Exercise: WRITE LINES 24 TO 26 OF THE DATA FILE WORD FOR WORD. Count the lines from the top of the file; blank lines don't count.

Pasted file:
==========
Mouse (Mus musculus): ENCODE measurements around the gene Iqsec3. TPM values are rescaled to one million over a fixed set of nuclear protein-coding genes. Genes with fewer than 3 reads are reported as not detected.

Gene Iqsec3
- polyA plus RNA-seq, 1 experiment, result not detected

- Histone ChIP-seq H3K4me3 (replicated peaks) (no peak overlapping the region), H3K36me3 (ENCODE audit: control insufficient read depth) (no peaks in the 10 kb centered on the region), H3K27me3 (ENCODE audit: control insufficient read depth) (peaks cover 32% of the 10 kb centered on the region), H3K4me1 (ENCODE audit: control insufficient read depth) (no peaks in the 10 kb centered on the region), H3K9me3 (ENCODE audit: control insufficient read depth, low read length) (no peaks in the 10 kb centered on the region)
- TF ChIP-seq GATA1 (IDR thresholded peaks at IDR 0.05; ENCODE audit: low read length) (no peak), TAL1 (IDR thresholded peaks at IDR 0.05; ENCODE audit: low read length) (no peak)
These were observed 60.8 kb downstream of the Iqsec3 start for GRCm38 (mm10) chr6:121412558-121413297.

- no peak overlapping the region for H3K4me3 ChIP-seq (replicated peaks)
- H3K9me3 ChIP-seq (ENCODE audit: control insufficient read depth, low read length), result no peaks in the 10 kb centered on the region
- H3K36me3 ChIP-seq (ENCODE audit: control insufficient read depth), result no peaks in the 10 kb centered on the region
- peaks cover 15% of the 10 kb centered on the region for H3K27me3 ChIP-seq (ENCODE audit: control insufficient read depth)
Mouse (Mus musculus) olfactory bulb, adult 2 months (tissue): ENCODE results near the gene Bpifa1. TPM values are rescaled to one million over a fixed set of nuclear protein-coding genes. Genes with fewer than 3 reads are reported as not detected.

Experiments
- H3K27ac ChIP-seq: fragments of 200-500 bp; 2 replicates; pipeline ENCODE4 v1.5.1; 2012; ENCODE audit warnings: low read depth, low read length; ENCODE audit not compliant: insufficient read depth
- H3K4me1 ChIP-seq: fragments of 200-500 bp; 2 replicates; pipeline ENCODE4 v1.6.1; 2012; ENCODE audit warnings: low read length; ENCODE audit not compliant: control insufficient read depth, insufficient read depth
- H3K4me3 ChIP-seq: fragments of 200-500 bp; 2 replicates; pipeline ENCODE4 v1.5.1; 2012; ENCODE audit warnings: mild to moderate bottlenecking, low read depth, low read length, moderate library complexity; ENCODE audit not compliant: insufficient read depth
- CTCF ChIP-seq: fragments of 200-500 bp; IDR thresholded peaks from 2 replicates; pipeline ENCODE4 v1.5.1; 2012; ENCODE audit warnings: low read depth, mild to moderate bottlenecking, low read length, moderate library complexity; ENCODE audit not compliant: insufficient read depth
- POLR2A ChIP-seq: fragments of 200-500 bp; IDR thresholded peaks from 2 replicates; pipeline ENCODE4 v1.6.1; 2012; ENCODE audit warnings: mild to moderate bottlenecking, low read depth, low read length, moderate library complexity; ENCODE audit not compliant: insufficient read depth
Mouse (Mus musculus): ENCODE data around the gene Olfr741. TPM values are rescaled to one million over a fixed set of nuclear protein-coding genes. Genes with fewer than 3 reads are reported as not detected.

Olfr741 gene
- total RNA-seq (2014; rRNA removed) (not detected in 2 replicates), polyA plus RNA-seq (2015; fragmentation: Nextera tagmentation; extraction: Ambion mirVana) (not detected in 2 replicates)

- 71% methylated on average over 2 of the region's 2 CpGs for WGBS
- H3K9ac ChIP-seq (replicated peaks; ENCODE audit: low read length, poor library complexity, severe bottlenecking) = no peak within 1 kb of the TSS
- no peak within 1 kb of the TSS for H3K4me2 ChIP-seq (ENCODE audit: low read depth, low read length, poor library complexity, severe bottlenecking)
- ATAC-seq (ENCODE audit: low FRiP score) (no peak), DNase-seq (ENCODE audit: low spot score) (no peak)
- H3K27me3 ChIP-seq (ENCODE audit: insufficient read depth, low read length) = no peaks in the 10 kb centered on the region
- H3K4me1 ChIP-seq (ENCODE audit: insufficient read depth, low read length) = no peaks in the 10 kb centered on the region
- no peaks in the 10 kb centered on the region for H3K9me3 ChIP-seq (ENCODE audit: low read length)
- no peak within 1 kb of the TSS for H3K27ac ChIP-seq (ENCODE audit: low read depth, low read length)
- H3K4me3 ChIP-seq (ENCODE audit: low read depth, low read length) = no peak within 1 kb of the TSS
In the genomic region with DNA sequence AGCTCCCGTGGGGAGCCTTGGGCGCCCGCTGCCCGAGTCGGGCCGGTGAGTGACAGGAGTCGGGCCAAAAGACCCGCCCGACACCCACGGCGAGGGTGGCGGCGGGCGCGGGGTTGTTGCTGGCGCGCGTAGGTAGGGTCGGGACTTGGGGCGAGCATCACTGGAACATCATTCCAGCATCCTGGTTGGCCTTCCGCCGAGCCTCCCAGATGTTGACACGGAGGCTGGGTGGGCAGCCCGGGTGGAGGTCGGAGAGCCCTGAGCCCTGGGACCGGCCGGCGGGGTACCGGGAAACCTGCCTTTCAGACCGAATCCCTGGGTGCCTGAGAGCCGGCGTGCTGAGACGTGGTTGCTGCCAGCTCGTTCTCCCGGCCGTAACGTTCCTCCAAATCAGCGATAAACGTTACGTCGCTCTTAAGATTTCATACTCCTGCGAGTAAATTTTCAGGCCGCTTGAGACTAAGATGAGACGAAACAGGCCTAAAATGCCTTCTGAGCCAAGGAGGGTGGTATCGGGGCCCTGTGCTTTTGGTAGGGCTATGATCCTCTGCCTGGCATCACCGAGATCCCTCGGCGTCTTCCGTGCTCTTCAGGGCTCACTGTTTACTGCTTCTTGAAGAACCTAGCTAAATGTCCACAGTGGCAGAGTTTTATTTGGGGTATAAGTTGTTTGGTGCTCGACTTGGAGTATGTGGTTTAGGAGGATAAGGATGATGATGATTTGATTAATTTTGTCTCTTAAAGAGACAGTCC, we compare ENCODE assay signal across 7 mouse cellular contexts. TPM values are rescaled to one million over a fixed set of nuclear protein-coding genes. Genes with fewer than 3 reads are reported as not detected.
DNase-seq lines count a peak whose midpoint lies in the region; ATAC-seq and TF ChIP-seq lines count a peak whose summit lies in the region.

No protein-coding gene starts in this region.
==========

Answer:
- ATAC-seq (ENCODE audit: low FRiP score) (no peak), DNase-seq (ENCODE audit: low spot score) (no peak)
- H3K27me3 ChIP-seq (ENCODE audit: insufficient read depth, low read length) = no peaks in the 10 kb centered on the region
- H3K4me1 ChIP-seq (ENCODE audit: insufficient read depth, low read length) = no peaks in the 10 kb centered on the region